GM: Employee Discount
So what is happening to the American automotive industry? Once the envy of every even-slightly manufacturing based economy in the world, it is now on a road to suicide slowly being administered through doses of bad design, bad manufacturing, bad marketing and a total lack of understanding of where people's heads are headed.
This wouldn't be so bad if it weren't for the fact that the foreign competition (at least that part that hasn't been gobbled up by the dying giants) seems to get the idea. All they have to do is sit back, working on refining their product offerings, and watch these meatheads try and kill each other off. (more inside)
The latest evidence of the frenzy that is eating up every ounce of profit and imagination in Detroit comes in the package of the Employee's Price promotions. Buy a car now and heck, you don't pay any more for it than Delores, the secretary in rubber allotment does. We may not have the car you want, we may have forgotten what excitement in driving means, we may not even care that our cars are falling apart years earlier than the competitions', but we are cheap.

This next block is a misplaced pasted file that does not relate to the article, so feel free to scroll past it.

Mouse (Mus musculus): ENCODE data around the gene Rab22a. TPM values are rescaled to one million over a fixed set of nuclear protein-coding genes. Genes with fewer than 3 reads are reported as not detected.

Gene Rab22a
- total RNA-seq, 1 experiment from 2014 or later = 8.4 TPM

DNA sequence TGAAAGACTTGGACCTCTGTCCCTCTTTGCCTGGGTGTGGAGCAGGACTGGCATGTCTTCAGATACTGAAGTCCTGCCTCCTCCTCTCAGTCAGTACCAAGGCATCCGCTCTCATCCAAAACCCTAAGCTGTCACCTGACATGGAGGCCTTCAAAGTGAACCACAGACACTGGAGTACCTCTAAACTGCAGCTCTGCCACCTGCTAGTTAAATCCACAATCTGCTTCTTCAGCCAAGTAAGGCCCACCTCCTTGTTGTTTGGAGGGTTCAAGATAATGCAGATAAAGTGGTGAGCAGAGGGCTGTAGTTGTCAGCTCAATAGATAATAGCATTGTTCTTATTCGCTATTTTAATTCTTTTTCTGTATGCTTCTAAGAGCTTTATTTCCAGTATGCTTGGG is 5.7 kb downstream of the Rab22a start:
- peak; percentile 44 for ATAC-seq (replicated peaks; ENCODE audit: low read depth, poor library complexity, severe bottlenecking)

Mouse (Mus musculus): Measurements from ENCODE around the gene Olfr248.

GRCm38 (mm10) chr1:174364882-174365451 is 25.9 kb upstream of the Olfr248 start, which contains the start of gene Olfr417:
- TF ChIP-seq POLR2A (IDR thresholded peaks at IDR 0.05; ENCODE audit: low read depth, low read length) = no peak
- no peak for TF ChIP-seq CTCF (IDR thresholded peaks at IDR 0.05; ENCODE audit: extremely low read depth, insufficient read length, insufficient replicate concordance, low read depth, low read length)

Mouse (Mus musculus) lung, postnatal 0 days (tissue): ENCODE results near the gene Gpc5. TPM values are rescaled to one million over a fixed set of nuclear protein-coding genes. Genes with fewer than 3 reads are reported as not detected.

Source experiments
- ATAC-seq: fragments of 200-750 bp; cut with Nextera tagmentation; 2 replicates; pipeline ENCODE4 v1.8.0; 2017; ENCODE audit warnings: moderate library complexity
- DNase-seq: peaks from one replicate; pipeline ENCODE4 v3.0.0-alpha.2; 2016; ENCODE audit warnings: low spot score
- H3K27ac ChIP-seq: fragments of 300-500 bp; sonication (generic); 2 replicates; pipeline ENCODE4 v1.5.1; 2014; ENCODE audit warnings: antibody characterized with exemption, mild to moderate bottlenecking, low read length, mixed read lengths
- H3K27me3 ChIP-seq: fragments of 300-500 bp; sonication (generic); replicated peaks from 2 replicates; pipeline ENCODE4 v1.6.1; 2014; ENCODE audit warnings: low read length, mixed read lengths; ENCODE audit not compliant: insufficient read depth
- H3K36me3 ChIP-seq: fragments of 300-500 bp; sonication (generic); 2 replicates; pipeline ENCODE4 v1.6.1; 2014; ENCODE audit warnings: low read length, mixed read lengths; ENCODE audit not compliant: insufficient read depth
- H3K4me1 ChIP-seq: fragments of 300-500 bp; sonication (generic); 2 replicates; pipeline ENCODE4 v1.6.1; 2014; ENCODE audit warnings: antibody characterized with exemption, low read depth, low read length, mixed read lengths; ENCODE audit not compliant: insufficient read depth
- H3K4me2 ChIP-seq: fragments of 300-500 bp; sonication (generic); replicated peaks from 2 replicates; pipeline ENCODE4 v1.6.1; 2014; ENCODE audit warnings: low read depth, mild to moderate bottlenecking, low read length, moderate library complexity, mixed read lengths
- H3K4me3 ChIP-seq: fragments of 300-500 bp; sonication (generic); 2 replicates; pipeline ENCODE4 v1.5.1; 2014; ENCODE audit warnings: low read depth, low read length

And how are they going to get out of this mess? No one has set a deadline on the offer. They're just going to sit there and try and stare each other down, offering everything they have at a lower price, telling the American consumer that they've been overcharged for years. What happens when you go back to the “regular” price? Do you want to be the first airline to drop a frequent flyer program?
This offer feels like walking into a typical Chevrolet showroom (or Buick, or Pontiac, or Saturn…). The sales people attack. They ask you how big a payment you can afford. Then, they try and stick you into the car that the dealership has the most of in inventory.
The website feels the same way. Don't think about what you're buying--just buy something. If you go into a website for an Asian or European car, the idea is to sell you on the value of the car and make. You feel happy that you're spending your money well. American carmakers simply must get out of the idea that people are going to trade in their cars every few years. They aren't. They can't. And deals based only on a good price make a Toyota, or Nissan, or even Volvo showroom look pretty good.